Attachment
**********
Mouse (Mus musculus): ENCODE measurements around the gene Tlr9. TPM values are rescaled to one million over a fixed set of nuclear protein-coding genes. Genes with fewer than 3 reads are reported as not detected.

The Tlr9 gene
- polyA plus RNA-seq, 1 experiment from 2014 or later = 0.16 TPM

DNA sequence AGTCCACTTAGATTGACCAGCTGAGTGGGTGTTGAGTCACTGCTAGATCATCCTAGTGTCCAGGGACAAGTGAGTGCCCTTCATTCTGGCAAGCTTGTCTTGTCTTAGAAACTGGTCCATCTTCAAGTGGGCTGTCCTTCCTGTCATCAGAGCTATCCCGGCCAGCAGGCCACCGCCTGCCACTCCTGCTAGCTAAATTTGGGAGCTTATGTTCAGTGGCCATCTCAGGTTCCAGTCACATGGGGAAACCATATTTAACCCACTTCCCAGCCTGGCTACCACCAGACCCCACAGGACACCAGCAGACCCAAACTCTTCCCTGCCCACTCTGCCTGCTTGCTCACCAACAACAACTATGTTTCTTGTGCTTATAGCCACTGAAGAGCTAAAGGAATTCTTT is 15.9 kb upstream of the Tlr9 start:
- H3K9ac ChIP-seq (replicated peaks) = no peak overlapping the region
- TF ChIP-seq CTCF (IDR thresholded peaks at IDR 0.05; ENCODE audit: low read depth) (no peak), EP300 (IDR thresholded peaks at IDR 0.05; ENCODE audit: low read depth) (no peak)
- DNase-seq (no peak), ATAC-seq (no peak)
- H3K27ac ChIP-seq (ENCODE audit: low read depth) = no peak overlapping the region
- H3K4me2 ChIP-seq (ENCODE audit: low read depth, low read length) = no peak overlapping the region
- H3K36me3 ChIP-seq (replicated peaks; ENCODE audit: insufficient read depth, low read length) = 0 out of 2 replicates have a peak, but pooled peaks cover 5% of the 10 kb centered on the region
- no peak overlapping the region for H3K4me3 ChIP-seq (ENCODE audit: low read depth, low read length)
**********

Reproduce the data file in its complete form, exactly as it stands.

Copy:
Mouse (Mus musculus): ENCODE measurements around the gene Tlr9. TPM values are rescaled to one million over a fixed set of nuclear protein-coding genes. Genes with fewer than 3 reads are reported as not detected.

The Tlr9 gene
- polyA plus RNA-seq, 1 experiment from 2014 or later = 0.16 TPM

DNA sequence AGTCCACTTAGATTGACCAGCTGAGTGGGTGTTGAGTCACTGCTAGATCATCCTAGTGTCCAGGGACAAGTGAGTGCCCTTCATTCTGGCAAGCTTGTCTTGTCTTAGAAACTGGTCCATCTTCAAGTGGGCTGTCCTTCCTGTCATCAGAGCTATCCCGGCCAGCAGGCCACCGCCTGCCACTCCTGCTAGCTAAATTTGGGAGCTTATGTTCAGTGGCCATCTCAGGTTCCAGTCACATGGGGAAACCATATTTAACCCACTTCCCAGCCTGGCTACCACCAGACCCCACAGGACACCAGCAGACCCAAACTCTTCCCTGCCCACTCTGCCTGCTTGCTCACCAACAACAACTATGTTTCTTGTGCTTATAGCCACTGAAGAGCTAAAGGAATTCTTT is 15.9 kb upstream of the Tlr9 start:
- H3K9ac ChIP-seq (replicated peaks) = no peak overlapping the region
- TF ChIP-seq CTCF (IDR thresholded peaks at IDR 0.05; ENCODE audit: low read depth) (no peak), EP300 (IDR thresholded peaks at IDR 0.05; ENCODE audit: low read depth) (no peak)
- DNase-seq (no peak), ATAC-seq (no peak)
- H3K27ac ChIP-seq (ENCODE audit: low read depth) = no peak overlapping the region
- H3K4me2 ChIP-seq (ENCODE audit: low read depth, low read length) = no peak overlapping the region
- H3K36me3 ChIP-seq (replicated peaks; ENCODE audit: insufficient read depth, low read length) = 0 out of 2 replicates have a peak, but pooled peaks cover 5% of the 10 kb centered on the region
- no peak overlapping the region for H3K4me3 ChIP-seq (ENCODE audit: low read depth, low read length)